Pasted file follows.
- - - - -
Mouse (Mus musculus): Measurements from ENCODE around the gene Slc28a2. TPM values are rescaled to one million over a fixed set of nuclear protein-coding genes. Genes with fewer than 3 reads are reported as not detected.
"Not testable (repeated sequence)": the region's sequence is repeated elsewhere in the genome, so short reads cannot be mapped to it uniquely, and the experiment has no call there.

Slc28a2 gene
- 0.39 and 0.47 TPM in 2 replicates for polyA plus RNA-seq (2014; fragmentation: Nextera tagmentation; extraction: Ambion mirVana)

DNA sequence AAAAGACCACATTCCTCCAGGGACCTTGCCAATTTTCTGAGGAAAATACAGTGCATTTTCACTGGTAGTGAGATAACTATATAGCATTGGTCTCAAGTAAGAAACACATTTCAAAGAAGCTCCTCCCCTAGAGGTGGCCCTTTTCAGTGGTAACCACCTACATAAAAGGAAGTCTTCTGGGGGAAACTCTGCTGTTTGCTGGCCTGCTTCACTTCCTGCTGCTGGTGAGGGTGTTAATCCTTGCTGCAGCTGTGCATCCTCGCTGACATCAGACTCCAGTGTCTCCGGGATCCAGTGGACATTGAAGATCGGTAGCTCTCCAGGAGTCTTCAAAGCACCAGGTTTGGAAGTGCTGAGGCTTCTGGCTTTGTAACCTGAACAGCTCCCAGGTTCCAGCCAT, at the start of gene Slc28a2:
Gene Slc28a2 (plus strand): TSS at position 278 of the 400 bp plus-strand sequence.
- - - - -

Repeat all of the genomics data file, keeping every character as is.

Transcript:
Mouse (Mus musculus): Measurements from ENCODE around the gene Slc28a2. TPM values are rescaled to one million over a fixed set of nuclear protein-coding genes. Genes with fewer than 3 reads are reported as not detected.
"Not testable (repeated sequence)": the region's sequence is repeated elsewhere in the genome, so short reads cannot be mapped to it uniquely, and the experiment has no call there.

Slc28a2 gene
- 0.39 and 0.47 TPM in 2 replicates for polyA plus RNA-seq (2014; fragmentation: Nextera tagmentation; extraction: Ambion mirVana)

DNA sequence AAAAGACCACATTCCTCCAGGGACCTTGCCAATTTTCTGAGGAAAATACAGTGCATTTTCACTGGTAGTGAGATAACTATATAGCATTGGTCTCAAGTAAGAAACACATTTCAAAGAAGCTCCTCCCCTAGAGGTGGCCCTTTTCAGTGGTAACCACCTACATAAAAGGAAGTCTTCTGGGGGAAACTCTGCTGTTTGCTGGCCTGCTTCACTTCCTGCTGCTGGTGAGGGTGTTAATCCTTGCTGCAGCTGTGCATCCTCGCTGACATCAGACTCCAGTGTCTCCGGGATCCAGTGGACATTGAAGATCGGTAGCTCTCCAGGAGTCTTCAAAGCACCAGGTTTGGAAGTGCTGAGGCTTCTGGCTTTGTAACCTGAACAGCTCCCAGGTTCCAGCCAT, at the start of gene Slc28a2:
Gene Slc28a2 (plus strand): TSS at position 278 of the 400 bp plus-strand sequence.